St Pancras station was famously saved from developers in the 1960s due to a campaign by John Betjeman and the Victorian Society.
Betjeman vividly described St Pancras as:
“…that cluster of towers and pinnacles seen from Pentonville Hill…outlined against a foggy sunset…the great arc of Barlow’s train shed gaping to devour incoming engines, and the sudden burst of exuberant Gothic of the hotel seen from gloomy Judd Street.”
Railway journeys are the perfect time to enjoy a nice cup of tea.
Pootling through the countryside with a cuppa is about as good as it gets.
Finding refreshment at the station, however, can be challenging.
Fast-food tea can mean juggling a paper cup of hot liquid, trying to dispose of the tea bag while hanging onto luggage, tickets etc., perched on an unsuitable stool.
So when taking a train from Liverpool Street, I gave myself plenty of time to explore the area for a civilised cuppa.
It is a beautiful Victorian station with warm brickwork, painted wrought iron (more…)
Kings Cross Station has had an facelift. The concourse to the west now has a stunning vaulted ceiling and mezzanine floor, and is home to several new places to eat and shops, including Patisserie Valerie, Kiehls and the excellent Watermark books.
I pop into Leon for a cuppa. I have always loved this London chain and have use the original Carnaby Street branch for years.
There is a large room at the back with high ceilings, and the decor is artfully done, with exposed piping, bare brickwork, mismatched chairs and some wonderful retro lighting. It is certainly a step up from the (more…)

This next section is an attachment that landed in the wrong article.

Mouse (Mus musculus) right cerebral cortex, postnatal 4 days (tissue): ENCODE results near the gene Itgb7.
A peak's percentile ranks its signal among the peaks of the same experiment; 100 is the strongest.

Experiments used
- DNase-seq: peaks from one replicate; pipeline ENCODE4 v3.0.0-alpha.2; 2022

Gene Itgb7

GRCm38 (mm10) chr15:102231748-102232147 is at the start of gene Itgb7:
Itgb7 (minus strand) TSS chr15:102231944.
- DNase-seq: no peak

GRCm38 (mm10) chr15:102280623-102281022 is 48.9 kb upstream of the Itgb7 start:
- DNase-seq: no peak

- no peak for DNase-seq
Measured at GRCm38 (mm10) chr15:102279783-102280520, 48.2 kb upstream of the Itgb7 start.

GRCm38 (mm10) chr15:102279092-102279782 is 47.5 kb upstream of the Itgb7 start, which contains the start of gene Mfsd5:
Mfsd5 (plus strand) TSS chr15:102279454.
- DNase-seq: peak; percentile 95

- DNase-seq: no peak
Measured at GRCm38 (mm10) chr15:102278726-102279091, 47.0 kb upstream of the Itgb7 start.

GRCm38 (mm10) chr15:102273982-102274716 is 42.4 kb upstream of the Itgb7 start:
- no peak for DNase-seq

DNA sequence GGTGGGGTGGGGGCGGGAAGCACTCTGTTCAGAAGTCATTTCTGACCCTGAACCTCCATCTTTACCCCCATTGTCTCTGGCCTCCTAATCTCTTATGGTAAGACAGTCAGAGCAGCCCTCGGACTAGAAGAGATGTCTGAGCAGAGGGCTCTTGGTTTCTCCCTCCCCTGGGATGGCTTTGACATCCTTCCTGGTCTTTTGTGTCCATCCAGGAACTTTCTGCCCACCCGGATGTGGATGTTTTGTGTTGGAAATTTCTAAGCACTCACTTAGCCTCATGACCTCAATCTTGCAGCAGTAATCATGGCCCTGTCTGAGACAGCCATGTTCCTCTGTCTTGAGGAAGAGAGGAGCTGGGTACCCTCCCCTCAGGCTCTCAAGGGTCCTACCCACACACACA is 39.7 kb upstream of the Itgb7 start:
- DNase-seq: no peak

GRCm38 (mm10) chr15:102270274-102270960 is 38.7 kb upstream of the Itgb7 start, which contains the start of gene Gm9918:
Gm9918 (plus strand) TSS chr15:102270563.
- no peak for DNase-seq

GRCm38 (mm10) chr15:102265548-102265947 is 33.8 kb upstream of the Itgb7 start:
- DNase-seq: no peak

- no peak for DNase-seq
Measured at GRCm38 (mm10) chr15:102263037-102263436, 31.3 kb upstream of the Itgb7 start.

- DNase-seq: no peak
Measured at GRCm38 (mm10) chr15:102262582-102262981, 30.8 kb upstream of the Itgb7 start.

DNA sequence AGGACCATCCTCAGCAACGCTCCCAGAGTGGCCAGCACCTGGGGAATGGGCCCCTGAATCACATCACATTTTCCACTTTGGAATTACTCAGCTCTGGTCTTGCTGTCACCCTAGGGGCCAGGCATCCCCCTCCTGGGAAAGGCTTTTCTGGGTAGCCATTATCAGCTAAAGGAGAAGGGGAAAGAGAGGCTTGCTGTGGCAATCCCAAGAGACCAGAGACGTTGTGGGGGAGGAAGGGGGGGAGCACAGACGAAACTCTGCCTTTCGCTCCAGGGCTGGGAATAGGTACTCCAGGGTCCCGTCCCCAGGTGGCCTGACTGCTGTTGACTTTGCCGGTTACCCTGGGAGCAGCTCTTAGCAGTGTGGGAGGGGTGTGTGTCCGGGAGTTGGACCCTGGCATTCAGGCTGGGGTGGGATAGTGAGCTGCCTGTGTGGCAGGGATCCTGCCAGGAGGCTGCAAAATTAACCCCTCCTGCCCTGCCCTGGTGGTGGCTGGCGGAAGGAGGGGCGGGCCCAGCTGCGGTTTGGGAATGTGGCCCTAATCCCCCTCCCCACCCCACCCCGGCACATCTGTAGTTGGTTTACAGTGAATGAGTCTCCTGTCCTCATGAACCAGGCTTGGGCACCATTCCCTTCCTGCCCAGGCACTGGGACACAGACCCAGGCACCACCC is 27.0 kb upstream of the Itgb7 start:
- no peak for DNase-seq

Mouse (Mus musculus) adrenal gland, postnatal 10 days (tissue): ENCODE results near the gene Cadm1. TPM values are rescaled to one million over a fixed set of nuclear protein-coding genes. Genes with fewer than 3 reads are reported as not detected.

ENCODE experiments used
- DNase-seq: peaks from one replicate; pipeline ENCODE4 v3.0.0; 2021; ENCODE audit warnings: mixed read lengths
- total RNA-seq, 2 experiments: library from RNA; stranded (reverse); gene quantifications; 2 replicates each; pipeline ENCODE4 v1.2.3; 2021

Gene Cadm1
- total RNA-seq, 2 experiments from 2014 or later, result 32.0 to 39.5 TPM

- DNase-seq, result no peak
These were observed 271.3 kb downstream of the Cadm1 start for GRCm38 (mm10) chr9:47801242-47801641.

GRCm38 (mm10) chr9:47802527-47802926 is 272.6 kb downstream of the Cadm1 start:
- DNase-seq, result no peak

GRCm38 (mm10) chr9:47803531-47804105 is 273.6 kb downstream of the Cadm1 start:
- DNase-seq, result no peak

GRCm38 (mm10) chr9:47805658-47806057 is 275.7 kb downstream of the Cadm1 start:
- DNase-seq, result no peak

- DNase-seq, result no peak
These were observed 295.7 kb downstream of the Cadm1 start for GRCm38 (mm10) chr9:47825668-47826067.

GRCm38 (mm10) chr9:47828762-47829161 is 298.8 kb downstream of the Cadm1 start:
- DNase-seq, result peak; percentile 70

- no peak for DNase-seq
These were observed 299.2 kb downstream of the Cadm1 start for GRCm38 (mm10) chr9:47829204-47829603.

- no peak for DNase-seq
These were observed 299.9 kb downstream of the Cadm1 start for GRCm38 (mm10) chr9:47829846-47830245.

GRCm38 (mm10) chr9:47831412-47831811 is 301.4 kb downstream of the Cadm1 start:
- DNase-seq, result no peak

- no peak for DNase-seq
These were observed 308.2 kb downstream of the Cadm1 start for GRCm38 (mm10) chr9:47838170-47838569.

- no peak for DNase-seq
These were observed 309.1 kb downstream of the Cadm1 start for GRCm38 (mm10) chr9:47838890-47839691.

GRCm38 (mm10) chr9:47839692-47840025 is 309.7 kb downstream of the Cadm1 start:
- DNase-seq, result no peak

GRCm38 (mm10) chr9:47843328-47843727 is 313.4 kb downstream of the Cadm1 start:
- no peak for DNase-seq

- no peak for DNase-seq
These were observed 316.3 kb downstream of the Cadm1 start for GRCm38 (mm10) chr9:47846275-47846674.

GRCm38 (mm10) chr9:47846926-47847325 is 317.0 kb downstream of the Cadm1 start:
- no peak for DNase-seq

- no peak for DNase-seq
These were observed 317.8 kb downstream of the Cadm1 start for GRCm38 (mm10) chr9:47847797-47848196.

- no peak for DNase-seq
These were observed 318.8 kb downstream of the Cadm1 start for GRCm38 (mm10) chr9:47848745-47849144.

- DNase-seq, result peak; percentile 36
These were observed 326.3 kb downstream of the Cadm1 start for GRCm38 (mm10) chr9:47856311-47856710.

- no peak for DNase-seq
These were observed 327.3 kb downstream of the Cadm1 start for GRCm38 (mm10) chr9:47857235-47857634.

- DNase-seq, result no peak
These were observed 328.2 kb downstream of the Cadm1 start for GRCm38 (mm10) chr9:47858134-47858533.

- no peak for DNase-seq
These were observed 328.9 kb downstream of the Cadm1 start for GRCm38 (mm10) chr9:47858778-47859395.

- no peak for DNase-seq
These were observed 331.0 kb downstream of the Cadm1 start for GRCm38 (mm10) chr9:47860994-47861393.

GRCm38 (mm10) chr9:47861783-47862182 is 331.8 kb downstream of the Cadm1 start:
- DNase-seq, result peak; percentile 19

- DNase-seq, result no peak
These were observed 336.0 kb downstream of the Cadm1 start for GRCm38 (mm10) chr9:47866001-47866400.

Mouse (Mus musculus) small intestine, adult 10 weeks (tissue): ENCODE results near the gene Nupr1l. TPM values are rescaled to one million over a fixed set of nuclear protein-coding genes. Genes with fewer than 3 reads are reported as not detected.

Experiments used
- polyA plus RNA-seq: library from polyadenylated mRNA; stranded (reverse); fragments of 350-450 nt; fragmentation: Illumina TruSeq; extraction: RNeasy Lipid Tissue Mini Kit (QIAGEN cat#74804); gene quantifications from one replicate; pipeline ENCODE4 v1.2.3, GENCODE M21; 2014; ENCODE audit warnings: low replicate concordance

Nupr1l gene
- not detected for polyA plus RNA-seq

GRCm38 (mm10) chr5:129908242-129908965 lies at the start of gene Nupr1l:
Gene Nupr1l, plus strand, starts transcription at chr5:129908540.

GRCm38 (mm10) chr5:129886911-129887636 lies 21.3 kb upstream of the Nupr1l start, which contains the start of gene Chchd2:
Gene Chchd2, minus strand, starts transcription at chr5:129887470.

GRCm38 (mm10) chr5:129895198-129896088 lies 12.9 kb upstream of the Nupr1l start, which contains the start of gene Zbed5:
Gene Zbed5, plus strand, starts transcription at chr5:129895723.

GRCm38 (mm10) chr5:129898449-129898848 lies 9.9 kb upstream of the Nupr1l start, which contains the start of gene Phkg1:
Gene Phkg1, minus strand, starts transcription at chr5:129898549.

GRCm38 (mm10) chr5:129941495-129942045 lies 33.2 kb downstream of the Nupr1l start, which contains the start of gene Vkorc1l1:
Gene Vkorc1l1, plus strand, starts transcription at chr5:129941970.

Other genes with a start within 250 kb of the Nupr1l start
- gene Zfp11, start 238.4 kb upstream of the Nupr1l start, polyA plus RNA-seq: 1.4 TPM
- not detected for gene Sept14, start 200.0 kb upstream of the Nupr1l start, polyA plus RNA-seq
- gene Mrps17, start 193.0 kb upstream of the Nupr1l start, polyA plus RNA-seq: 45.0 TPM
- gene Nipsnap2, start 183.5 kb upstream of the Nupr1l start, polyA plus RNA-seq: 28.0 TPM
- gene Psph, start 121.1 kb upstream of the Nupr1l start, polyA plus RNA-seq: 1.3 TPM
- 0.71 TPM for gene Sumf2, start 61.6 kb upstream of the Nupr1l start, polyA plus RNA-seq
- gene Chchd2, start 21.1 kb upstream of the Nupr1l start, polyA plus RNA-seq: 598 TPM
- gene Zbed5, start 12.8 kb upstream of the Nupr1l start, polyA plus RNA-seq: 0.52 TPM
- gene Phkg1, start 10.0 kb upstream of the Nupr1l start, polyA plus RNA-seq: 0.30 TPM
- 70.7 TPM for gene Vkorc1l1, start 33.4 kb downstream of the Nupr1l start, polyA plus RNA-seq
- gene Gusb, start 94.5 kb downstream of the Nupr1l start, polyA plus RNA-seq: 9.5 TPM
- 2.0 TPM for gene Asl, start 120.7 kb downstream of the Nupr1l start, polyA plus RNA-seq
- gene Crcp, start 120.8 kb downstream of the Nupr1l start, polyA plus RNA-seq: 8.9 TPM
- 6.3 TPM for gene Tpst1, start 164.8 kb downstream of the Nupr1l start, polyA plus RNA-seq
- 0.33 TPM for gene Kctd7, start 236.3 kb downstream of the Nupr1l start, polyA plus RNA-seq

I do like a railway station so sitting on the platform a mere feet away from the Eurostar train, drinking tea, is really quite exciting.
St Pancras is beautiful, and the upper level is the prime place to sit in the soft light of the wonderful arched roof.
Searcy’s have done a great job of fitting out the Champagne Bar at St Pancras. The quilted red leather banquettes give the impression that you are sitting in an old-fashioned train carriage; you fully expect the whistle to blow and be whisked away to the Continent. The elegant air puts you in mind of a former age, when travelling was a more glamourous and sedate affair.
While travelling to Oxford for a short break, I treated myself to a first class ticket with First Great Western railways. For a reasonable £30, the return journey included use of the First Class Lounge at Paddington Station.
Brunel’s majestic and beautiful station was opened in 1854 to serve the Great Western Railway and has been in use ever since.
If you have time before boarding your train, it is well worth exploring – at least walk to the end of the station to take in the incredible structure.
Paddington First Class Lounge is on platform one and is excellent (mind you, I usually use the one at Euston).
There are two areas, each with a different feel. (more…)